“Even if it is we ourselves who turn an idea into a motive, we do not do this arbitrarily, but according to the necessity of our characterological organization; that is, we are anything but free."

Here again no consideration is given to the difference that exists between motives that I allow to influence me only after I have consciously made them my own, and those that I follow without any clear knowledge of them.

1.5 Action Resulting From Conscious Motive
[7] This leads us straight to the standpoint from which the subject will be considered here. Can the question of free will be posed narrowly by itself, in a one-sided way? And if not, with what other question must it necessarily be connected?

[8] If there is a difference between a conscious motive and an unconscious urge, then the conscious motive will result in an action that must be judged differently from one that springs from blind impulse. Our first question will concern this difference. The result of this investigation will then determine how we are to approach the freedom question itself.

[9] What does it mean to have knowledge of the reasons for one’s action? This question has been given too little attention, because unfortunately there is a tendency to tear into two parts what is an inseparable whole: the human being. The doer is distinguished from the knower, but the one that matters most is lost sight of—the knowing doer—the one who acts out of knowledge.

1.6 Free When Controlled By Rational Decision
[10] It is said that human beings are free when they are controlled only by reason and not by animal desires. Or that freedom means being able to determine one’s life and action according to purposes and deliberate decisions.

[11] Nothing is gained by assertions of this kind. For the question is just whether reason, purposes, and decisions work with the same compulsion over a person as animal desires. If without my active involvement, a rational decision emerges in me with the same necessity as hunger or thirst, then I can only obey it, and my freedom is an illusion.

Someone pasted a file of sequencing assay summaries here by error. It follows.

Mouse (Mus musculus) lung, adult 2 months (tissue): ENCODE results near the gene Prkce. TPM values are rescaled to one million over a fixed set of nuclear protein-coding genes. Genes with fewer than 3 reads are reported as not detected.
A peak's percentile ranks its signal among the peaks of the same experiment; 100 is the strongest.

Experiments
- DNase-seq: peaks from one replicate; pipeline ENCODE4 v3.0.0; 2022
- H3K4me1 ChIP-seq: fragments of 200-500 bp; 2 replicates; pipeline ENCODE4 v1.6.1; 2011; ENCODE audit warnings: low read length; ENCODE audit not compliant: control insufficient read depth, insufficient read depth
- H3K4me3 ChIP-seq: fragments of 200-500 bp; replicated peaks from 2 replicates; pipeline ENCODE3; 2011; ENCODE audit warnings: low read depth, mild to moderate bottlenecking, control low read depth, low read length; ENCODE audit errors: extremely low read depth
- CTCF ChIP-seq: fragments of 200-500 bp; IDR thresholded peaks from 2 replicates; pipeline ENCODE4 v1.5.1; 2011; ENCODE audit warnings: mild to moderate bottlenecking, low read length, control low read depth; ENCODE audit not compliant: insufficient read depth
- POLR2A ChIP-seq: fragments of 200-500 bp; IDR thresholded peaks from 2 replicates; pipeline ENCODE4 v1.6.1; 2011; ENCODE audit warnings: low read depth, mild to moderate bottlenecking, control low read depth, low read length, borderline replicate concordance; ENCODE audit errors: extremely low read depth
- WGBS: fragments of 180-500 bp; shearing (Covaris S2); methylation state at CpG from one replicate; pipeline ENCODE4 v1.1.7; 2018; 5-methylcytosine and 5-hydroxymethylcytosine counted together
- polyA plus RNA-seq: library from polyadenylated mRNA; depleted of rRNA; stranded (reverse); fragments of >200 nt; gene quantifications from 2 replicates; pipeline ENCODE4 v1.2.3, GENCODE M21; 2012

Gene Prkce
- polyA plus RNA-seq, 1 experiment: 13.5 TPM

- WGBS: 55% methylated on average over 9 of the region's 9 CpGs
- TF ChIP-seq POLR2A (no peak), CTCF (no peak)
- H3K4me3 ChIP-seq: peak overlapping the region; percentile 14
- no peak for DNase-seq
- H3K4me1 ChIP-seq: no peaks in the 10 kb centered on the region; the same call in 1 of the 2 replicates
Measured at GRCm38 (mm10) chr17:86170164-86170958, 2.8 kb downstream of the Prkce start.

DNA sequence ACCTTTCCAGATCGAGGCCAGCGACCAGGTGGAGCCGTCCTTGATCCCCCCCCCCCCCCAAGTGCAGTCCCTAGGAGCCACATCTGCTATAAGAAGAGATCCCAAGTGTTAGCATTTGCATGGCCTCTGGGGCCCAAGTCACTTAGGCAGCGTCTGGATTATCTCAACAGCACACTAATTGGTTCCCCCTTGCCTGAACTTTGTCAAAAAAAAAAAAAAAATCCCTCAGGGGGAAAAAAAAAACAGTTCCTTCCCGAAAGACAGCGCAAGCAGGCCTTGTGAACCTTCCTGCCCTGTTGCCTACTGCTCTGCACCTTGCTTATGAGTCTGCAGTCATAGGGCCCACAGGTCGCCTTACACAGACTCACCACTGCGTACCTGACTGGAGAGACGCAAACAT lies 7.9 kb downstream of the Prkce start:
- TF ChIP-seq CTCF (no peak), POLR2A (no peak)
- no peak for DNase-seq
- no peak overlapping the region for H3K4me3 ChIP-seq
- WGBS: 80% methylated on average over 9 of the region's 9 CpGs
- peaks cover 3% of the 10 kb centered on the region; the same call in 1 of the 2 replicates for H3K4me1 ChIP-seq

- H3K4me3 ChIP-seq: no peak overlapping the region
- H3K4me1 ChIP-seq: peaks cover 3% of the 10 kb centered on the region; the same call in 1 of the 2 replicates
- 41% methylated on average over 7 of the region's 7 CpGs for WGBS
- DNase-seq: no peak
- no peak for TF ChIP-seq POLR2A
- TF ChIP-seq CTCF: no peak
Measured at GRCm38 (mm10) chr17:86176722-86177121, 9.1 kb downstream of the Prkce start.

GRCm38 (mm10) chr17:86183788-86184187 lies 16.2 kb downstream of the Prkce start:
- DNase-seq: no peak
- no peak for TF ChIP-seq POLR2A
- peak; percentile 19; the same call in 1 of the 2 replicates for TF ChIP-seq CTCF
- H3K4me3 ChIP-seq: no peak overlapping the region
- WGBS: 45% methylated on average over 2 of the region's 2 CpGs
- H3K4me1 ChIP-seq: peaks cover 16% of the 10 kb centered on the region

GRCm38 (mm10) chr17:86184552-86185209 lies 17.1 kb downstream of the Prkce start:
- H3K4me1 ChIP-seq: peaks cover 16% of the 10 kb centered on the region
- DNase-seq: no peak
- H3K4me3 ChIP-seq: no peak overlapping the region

1.7 Free To Do What One Wishes
[12] Another phrase is: To be free does not mean being able to will as one wishes, but being able to do what one wishes. The poet-philosopher Robert Hamerling expresses this thought with great precision:

“The human being can certainly do what he wishes, but he cannot will as he wishes, because his will is determined by motives! He cannot will as he wishes? Let us look at these words more closely. Do they make any sense? Is free will to mean the ability to will something without reason, without motive? But what else does willing mean, other than having a reason for doing or striving for this rather than that? To will something without a reason, without a motive, is to will it without wanting it. The concept of willing is inseparable from that of motive. Without a determining motive the will is an empty capacity: only through the motive does it become active and real. It is, therefore, correct to say that the human will is not 'free', to the extent that its direction is always determined by the strongest motive. But it is absurd, in contrast to this 'unfreedom', to speak of a possible freedom of will that amounts to being able to will what one does not want.”

[13] Here too, only motives in general are discussed, without taking into consideration the difference between conscious and unconscious motives. If a motive affects me, and I am compelled to act on it because it proves to be the “strongest” of its kind, then the idea of freedom ceases to have any meaning. Why should it matter to me whether I can do something or not, if I am forced by the motive to do it? The primary question is not whether I can or cannot do something once the motive has influenced me, but whether all motives work with inescapable necessity. If I am compelled to will something, then I may well be completely indifferent as to whether I can actually do it. If, because of my character and the circumstances prevailing in my environment, a motive is forced on me that I find to be unreasonable, then I would even be glad if I am unable do what I will.